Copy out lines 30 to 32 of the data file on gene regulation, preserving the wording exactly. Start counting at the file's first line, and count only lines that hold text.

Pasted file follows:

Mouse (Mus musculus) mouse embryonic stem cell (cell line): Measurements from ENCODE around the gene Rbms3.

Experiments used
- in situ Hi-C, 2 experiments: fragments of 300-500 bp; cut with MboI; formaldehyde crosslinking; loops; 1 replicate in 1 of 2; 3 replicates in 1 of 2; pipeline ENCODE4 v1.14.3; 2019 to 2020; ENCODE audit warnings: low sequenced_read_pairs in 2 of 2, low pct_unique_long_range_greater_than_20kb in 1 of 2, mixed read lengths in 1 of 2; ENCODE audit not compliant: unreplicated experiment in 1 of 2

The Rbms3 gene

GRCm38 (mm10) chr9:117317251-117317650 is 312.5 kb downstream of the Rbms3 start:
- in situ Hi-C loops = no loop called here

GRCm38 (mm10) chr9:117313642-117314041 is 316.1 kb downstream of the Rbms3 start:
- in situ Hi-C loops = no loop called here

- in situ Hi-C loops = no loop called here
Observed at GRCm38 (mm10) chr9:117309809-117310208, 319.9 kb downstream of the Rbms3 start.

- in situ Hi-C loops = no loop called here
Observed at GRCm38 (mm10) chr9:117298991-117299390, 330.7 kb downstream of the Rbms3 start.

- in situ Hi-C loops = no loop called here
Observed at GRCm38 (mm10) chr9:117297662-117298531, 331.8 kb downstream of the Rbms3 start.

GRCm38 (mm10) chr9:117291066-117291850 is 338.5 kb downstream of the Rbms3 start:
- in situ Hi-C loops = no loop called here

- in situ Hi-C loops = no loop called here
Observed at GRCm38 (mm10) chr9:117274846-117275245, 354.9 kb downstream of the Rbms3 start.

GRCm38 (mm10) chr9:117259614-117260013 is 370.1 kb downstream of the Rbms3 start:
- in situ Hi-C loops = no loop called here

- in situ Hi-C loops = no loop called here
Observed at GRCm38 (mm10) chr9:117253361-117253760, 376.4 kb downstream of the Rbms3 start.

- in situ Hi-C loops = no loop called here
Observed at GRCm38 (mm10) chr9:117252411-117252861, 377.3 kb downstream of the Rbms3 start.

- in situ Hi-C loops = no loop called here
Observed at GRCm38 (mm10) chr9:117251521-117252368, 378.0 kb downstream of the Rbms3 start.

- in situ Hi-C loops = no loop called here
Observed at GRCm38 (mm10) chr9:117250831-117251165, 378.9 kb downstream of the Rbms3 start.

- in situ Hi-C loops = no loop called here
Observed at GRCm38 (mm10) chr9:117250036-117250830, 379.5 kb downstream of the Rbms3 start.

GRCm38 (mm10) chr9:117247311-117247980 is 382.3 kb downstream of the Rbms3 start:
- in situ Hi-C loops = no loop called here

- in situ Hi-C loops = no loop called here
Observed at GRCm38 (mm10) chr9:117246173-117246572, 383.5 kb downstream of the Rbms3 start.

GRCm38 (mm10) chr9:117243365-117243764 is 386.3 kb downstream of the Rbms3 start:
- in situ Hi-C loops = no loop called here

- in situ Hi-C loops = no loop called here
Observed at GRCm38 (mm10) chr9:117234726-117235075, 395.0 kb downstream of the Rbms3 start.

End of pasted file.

Observed at GRCm38 (mm10) chr9:117250036-117250830, 379.5 kb downstream of the Rbms3 start.

GRCm38 (mm10) chr9:117247311-117247980 is 382.3 kb downstream of the Rbms3 start:
- in situ Hi-C loops = no loop called here